But it wasn’t over yet. Ben Lovejoy took a hooking penalty against Patrick Marleau that gave the best power play in the playoffs a chance to tie the game with Jones pulled. But the Penguins killed it, and skated off to victory.
Pittsburgh took a 1-0 series lead, with Game 2 set for Wednesday.
The Sharks were dominated in the first period by the home team.
The Penguins took a 1-0 lead on a goal by one of their Eastern Conference Final heroes, rookie Bryan Rust, his sixth of the playoffs.
- Sean Leahy at Puck Daddy1 hr ago
Bryan Rust, who opened the scoring in Game 1 of the 2016 Stanley Cup Final, left the game in the third period after he was hit in the head by Patrick Marleau of the San Jose Sharks.
With the score tied at two, Rust carried the puck into the Sharks zone and attempted to dump it behind the San Jose defense. As he finished his unsuccessful attempt, Marleau came skating over and delivered a shoulder to the Pittsburgh Penguins forward’s jaw.
Here are two angles via @MyRegularFace:
Marleau minor for hit to the head pic.twitter.com/a19dYmXeTR
another angle pic.twitter.com/3ew6K3W1XV
Marleau was given a minor for a hit to the head, a power play the Sharks ended up killing. Rust would go to the Penguins dressing room for a few minutes, but returned minutes later only to leave again.
Marleau didn't think his hit warranted further punishment. “I don’t think so. I kept my shoulder in and elbow in and everything in,” he said.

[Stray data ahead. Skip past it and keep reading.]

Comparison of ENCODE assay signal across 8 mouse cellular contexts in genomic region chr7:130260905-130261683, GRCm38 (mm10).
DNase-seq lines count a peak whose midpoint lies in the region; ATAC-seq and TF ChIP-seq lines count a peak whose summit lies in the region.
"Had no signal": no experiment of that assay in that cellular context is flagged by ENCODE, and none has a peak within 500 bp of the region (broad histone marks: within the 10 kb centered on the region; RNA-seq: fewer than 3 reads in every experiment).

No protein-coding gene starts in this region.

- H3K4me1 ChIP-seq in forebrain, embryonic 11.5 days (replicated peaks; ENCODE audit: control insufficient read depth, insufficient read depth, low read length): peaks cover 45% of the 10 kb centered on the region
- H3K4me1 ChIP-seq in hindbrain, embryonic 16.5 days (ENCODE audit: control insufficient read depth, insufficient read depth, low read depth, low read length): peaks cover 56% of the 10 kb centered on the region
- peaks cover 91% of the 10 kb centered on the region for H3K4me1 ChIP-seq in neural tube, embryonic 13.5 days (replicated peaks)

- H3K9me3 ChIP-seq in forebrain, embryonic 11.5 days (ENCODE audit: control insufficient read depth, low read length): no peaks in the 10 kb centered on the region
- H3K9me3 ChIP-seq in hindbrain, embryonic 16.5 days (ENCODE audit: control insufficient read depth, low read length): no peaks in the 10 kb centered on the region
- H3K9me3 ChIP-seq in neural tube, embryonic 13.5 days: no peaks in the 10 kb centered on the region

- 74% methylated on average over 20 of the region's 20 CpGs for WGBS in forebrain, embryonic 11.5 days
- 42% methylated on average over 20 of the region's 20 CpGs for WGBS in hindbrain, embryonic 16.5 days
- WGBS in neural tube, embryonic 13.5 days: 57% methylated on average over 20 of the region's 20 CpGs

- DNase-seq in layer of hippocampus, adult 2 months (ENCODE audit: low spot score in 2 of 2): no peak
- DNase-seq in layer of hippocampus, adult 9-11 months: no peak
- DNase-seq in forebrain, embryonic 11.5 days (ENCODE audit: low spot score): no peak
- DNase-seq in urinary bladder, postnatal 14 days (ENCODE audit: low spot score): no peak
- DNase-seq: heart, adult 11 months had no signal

- Josh Cooper at Puck Daddy4 hrs ago
11:05 p.m. ET: And here is the shot attempts chart from War on Ice. As you can tell, the Penguins pulled away at the end, and it showed with their late game-winner.
11:00 p.m. ET: Here is the final boxscore from Pittsburgh's Game 1 win over the Sharks.
10:54 p.m. ET: Game 1 hero Nick Bonino spoke with NHL on NBC's Pierre McGuire on the win.
"We can't expect it to be easy. They're the best team in the West. It's going to be hard every period," he said.
10:53 p.m. ET: The Penguins take Game 1, 3-2. This could be a classic series. What a phenomenal game with back-and-forth action along with drama.
10:51 p.m. ET: The Sharks get a power play almost right after that Bonino goal. Great chance for San Jose.
10:49 p.m. ET: Kris Letang to Nick Bonino in front, perfect shot by Boninio. It's now 3-2 Penguins at the 17:27 mark of the third. Brent Burns broke his stick on the play, which opened up the passing lane.